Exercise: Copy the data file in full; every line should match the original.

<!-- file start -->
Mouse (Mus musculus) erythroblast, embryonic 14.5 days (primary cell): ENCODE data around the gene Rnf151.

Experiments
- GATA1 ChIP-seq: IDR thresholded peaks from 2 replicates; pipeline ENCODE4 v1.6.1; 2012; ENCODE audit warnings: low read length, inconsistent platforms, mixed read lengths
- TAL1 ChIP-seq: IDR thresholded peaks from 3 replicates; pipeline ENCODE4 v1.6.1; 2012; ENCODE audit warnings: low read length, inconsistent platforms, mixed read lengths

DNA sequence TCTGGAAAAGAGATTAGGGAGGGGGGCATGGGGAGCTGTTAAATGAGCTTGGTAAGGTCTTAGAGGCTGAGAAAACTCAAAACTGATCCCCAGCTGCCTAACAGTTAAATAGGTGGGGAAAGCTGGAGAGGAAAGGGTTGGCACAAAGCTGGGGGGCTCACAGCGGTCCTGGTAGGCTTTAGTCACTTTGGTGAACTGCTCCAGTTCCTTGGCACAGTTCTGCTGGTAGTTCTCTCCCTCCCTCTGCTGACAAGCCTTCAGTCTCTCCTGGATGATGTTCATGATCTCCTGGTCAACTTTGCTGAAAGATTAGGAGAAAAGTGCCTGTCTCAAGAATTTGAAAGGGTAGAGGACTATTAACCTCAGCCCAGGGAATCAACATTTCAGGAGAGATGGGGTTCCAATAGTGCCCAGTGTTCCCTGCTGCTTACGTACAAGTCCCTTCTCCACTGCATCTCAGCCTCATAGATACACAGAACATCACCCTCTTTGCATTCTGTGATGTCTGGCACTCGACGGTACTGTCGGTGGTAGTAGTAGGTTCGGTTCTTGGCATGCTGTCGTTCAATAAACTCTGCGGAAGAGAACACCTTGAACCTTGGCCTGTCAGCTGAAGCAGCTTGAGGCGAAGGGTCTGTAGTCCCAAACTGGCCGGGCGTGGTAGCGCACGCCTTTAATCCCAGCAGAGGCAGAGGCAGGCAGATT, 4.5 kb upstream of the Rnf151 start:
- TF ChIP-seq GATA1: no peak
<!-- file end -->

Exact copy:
Mouse (Mus musculus) erythroblast, embryonic 14.5 days (primary cell): ENCODE data around the gene Rnf151.

Experiments
- GATA1 ChIP-seq: IDR thresholded peaks from 2 replicates; pipeline ENCODE4 v1.6.1; 2012; ENCODE audit warnings: low read length, inconsistent platforms, mixed read lengths
- TAL1 ChIP-seq: IDR thresholded peaks from 3 replicates; pipeline ENCODE4 v1.6.1; 2012; ENCODE audit warnings: low read length, inconsistent platforms, mixed read lengths

DNA sequence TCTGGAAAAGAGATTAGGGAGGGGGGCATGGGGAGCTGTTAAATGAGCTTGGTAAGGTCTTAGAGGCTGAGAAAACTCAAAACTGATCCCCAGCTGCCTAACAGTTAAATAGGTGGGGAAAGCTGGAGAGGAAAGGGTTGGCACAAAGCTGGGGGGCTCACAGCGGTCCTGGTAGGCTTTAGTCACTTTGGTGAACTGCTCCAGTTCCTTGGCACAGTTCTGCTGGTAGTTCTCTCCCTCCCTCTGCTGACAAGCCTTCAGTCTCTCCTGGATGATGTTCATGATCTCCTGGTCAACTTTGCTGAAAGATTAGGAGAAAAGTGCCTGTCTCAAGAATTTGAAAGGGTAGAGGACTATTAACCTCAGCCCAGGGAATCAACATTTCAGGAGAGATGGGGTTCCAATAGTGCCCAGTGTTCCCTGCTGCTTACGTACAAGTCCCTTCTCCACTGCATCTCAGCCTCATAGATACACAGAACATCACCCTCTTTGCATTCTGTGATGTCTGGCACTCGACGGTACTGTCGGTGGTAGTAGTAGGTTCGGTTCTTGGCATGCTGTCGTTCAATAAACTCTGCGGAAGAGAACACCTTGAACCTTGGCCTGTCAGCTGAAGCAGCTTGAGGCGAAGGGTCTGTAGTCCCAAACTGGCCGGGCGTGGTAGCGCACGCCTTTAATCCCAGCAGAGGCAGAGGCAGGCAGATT, 4.5 kb upstream of the Rnf151 start:
- TF ChIP-seq GATA1: no peak